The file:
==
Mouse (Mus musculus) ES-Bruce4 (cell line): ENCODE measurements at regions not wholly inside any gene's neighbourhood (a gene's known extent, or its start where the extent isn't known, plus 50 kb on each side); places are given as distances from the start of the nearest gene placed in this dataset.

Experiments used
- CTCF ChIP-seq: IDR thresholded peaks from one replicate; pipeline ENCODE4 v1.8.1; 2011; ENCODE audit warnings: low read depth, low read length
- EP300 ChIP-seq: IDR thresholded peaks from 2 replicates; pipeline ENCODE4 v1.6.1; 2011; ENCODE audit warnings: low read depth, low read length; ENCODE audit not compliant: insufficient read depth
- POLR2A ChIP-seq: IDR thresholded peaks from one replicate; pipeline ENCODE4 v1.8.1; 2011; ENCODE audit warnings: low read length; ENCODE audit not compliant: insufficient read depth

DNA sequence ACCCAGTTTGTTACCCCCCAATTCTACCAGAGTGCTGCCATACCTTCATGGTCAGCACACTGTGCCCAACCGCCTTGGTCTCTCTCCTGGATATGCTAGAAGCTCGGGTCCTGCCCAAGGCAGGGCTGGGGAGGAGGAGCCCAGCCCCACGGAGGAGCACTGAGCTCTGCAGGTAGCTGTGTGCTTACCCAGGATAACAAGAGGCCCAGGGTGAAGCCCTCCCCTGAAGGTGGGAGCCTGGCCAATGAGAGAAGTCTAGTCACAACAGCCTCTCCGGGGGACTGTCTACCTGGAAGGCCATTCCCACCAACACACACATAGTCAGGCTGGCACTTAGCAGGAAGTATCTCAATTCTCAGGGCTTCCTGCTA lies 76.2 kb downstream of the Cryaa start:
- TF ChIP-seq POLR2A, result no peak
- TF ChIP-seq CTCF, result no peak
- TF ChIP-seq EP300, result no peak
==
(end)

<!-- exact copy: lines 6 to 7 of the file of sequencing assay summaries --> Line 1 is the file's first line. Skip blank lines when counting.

DNA sequence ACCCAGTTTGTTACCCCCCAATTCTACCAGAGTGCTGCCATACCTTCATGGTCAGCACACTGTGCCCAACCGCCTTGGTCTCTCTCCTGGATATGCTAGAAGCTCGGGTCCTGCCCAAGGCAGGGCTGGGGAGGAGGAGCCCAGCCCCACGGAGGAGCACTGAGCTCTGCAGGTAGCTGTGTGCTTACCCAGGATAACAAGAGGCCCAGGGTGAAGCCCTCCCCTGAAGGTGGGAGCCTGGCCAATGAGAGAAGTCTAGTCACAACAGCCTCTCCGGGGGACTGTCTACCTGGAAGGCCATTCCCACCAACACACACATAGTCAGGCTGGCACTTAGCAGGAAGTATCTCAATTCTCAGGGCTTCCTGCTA lies 76.2 kb downstream of the Cryaa start:
- TF ChIP-seq POLR2A, result no peak